The Hairy Who's rise to prominence began in the late 1960s when Hyde Park Art Center (HPAC) organized several key exhibitions that introduced audiences to the vibrant young group. The first, entitled Hairy Who, presented works by six artists, including Wirsum, and set the tone for what was to come in future presentations at the Center. HPAC, and in particular its director, artist Don Baum, were critical to Wirsum's artistic development for a handful of happy years. Wirsum remembers being surrounded by creative friends and like-minded companions at the time. Working individually towards a collective artistic mission was radical, and it was a sociable departure from the classic scenario of the isolated artist. 

A close friend of Wirsum's was his contemporary, Ed Paschke. He describes their time together "like working on a comedy routine." In 1961 Wirsum, Paschke and Burt Phillips ventured to Mexico after Paschke and Phillips won travel fellowships. They picked Mexico because it was a country next-door to the United States, meaning they could get there by bus, and Phillips knew a woman who needed house sitters for an extended stay. 

The country's ancient arts, as well as folk traditions and styles, plus pervasive public murals, captivated Wirsum. Paschke and Phillips stayed for two months. Wirsum was there for nearly six. Inspired by the area's mural works, Wirsum covered the house owner's walls while she was away. She returned to Mexico to find Wirsum still in residence, and she was (luckily) delighted by her new, colorful surroundings. The characteristics of Mexico's street and indigenous art stayed with Wirsum; vivid palettes, energetic, bold lines and an emphasis on the figurative are qualities viewers recognize as distinctly his today.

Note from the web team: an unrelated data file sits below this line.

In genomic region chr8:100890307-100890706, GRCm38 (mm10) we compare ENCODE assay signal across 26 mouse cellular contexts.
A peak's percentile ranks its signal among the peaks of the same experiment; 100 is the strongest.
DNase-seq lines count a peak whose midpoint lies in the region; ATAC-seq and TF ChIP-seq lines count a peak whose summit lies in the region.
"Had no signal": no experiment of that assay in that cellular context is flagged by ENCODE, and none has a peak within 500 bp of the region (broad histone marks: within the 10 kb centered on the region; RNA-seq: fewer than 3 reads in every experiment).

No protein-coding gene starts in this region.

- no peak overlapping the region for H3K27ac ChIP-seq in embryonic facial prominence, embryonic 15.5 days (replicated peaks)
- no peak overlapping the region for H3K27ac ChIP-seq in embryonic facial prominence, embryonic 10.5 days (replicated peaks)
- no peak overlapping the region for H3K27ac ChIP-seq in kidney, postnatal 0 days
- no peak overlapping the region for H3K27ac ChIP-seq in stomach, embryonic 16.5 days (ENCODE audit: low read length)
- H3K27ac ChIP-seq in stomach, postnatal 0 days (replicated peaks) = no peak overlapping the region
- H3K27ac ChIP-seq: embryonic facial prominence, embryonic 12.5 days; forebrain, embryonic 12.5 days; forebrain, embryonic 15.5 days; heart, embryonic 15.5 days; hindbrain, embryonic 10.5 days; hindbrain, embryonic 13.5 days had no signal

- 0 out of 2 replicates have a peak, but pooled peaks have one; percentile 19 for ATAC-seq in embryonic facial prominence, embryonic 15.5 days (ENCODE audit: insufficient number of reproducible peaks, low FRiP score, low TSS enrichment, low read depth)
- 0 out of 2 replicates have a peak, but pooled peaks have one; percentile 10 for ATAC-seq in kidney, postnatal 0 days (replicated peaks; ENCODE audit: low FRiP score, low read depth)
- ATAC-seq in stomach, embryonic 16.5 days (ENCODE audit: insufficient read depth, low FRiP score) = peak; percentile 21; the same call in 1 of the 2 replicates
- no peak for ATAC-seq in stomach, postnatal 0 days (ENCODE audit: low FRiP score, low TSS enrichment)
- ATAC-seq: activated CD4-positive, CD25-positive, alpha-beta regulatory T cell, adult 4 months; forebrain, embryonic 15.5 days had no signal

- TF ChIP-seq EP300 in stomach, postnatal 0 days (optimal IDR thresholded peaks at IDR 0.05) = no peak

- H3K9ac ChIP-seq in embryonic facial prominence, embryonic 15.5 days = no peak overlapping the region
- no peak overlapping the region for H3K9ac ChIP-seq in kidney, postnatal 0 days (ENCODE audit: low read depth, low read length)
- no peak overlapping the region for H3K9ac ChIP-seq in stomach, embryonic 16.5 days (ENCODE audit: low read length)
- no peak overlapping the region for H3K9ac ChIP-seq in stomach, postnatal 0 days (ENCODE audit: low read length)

Humor plays a prominent role in Wirsum's work as well. Viewers see figures that have exaggerated, comic-like features, neon colors, and loud personalities, living in worlds of wonder and imagination. Aggressive lines and whimsical shapes disrupt any surrounding seriousness. 

Wirsum's creative perspective may emanate from a darker place, but he explains that in his art he turns ideas around and presents them with a humorous note. He says he doesn't use humor for humor's sake; instead he takes something common, like a jack-o-lantern, and tries to achieve a certain gaiety in his representation, while also playing up its strange associations. 

Wirsum has had relationships with two galleries in all this time. He exhibited at Phyllis Kind Gallery for years, and then in 1998 he began showing with Jean Albano Gallery in River North. Of working with Jean Wirsum says, "She has a high level of integrity, and she's worked hard on my behalf. Overall between galleries and artists, it's all about human relationships." 

Wirsum's enthusiasm for his work has not diminished over time, but he also doesn't put stock in looking back. "I do not dwell on self-reflection. I prefer to look forward." He says his approach to his work has been a "continuum of refinement" rather than a search for breakthrough moments. Though he likes to collaborate, he ultimately prefers to work alone. Wirsum explains he knows his time is limited, and he wants to make the most of it.